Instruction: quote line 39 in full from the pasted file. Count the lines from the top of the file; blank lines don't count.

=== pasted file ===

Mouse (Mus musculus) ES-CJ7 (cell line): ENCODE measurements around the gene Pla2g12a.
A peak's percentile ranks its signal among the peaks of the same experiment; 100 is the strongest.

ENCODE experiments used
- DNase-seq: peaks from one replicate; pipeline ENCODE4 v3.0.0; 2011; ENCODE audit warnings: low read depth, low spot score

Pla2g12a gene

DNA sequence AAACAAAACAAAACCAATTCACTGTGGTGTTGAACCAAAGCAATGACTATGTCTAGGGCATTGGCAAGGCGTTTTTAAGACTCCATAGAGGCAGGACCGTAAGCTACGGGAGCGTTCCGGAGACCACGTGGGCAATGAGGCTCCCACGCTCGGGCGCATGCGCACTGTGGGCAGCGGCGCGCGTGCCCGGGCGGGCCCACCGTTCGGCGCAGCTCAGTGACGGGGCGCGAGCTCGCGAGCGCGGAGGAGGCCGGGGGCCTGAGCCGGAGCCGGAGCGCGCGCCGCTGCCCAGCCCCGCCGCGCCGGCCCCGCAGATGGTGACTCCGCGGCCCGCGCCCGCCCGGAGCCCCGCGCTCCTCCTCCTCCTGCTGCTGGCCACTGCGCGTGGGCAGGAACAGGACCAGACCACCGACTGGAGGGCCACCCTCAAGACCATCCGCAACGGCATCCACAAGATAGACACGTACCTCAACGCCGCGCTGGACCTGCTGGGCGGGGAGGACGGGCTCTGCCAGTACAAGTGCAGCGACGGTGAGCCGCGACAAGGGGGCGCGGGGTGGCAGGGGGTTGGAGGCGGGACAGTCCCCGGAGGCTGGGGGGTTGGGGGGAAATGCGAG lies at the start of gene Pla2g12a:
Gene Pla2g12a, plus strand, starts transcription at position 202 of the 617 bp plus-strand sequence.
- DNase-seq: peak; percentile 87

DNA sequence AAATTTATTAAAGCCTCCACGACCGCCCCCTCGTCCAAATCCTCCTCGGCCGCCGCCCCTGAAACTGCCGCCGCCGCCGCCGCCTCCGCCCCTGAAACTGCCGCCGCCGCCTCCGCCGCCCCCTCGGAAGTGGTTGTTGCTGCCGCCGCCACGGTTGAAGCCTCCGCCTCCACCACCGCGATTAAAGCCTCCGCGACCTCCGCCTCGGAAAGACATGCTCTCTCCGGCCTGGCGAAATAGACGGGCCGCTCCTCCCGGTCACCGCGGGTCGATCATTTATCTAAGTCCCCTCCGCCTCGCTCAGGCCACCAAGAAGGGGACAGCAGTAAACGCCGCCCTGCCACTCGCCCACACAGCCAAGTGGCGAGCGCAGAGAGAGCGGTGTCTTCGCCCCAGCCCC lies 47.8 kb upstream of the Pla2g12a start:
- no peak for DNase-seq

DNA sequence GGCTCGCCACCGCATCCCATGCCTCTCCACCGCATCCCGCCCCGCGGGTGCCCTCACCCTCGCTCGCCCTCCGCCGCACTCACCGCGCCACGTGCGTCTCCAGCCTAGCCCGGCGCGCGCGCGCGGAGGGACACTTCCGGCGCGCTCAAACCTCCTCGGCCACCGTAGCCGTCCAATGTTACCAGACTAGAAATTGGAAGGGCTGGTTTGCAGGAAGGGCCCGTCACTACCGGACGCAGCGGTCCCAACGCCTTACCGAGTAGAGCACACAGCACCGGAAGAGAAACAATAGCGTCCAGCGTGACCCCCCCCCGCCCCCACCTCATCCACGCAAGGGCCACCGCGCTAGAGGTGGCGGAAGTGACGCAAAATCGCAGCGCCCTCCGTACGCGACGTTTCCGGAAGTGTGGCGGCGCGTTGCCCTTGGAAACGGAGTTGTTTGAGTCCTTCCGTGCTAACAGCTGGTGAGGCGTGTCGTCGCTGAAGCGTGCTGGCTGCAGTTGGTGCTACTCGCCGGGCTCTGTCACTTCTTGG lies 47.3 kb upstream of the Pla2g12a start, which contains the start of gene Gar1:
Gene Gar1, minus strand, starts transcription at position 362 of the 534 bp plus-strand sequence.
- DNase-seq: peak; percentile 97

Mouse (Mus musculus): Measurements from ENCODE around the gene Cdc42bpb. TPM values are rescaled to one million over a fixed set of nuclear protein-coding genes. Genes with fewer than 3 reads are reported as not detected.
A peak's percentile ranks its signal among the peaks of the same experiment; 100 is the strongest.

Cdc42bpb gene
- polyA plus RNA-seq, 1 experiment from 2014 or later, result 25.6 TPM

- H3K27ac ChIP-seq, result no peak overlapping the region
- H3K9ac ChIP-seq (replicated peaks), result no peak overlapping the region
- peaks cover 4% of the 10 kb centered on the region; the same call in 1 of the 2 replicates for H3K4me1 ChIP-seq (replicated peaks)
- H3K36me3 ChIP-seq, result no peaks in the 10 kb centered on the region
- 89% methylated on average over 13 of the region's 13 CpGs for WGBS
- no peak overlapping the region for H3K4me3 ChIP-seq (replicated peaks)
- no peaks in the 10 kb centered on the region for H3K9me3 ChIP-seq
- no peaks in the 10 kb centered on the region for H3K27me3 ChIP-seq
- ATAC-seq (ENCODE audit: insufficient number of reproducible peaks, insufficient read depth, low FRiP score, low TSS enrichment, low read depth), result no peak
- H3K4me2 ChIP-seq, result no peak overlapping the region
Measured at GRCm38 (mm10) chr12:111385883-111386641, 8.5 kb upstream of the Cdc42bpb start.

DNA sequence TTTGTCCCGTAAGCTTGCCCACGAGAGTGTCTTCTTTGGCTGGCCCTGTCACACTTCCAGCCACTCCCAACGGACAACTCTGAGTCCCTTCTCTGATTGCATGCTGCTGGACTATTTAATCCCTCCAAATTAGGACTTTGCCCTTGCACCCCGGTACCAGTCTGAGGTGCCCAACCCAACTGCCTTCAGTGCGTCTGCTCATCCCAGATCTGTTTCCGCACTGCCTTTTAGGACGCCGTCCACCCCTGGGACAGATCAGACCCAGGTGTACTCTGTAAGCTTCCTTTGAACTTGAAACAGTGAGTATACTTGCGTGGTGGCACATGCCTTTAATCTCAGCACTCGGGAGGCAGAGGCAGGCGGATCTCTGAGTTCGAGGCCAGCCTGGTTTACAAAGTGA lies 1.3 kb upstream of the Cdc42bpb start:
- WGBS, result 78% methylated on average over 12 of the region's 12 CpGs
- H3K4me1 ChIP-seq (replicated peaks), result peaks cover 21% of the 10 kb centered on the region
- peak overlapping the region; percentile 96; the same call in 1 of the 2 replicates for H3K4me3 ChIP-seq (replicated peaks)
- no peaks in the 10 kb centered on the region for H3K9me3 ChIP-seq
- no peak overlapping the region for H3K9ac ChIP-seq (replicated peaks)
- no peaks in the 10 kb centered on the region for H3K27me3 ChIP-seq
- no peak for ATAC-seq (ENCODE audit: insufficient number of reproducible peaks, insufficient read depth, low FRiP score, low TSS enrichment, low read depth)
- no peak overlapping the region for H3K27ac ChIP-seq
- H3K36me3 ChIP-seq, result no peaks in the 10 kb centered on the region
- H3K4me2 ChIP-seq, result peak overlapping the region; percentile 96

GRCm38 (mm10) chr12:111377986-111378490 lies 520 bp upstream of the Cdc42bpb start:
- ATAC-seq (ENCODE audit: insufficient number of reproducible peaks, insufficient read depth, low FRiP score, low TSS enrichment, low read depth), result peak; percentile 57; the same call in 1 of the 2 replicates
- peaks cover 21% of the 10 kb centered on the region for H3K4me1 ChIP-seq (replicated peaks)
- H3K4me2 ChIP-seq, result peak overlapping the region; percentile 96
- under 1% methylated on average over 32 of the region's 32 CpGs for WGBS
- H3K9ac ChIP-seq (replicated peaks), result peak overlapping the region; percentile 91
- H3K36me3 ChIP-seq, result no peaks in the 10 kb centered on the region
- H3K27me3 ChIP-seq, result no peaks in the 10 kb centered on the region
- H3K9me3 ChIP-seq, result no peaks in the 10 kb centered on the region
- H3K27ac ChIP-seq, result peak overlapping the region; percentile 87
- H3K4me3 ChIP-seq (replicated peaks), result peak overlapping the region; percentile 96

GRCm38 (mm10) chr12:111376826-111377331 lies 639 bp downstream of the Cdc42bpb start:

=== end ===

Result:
- H3K4me2 ChIP-seq, result peak overlapping the region; percentile 96